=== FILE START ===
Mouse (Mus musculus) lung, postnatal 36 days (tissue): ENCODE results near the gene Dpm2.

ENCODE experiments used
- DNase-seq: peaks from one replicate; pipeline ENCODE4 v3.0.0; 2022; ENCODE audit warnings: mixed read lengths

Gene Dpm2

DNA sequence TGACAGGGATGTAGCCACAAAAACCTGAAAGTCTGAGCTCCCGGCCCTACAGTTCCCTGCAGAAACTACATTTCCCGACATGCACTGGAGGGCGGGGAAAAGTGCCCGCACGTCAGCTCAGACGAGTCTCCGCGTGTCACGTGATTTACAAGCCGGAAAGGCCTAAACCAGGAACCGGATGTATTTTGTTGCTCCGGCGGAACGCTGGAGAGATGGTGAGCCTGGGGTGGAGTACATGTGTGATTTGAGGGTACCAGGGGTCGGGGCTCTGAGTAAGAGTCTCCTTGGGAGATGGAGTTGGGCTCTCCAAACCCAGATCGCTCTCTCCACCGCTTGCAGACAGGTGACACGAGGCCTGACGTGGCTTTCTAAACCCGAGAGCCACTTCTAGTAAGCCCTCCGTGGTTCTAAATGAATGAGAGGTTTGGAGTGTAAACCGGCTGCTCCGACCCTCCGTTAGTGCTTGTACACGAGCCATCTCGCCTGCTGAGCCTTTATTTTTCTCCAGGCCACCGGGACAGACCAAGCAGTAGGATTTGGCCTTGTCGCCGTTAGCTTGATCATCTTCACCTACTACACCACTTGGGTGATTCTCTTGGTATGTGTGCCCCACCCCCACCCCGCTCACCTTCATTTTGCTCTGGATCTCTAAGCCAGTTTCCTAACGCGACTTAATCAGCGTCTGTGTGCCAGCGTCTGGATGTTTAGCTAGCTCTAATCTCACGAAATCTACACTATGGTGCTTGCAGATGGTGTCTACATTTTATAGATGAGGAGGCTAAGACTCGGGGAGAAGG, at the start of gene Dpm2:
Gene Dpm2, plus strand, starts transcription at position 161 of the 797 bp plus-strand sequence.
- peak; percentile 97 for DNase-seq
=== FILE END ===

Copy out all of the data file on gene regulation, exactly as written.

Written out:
Mouse (Mus musculus) lung, postnatal 36 days (tissue): ENCODE results near the gene Dpm2.

ENCODE experiments used
- DNase-seq: peaks from one replicate; pipeline ENCODE4 v3.0.0; 2022; ENCODE audit warnings: mixed read lengths

Gene Dpm2

DNA sequence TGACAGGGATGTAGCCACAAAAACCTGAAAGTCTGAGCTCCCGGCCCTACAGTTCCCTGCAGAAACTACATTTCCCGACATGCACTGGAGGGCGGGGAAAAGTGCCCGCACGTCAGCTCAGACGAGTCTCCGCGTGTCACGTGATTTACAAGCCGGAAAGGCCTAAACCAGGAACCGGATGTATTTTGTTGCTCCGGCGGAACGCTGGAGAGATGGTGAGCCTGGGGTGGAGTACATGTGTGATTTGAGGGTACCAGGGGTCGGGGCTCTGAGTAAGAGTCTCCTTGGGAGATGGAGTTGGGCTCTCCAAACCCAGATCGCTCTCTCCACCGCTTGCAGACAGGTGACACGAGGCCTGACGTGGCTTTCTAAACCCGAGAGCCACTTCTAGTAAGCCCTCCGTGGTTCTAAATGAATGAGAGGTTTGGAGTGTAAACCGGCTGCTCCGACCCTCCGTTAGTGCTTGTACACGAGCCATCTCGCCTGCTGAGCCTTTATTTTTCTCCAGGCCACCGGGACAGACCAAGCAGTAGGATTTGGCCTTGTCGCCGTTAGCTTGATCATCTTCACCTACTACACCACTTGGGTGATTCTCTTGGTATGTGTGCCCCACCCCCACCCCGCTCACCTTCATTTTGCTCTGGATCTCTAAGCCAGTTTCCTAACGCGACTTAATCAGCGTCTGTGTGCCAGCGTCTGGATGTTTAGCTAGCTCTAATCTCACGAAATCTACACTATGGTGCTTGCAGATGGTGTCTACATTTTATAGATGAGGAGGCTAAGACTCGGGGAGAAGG, at the start of gene Dpm2:
Gene Dpm2, plus strand, starts transcription at position 161 of the 797 bp plus-strand sequence.
- peak; percentile 97 for DNase-seq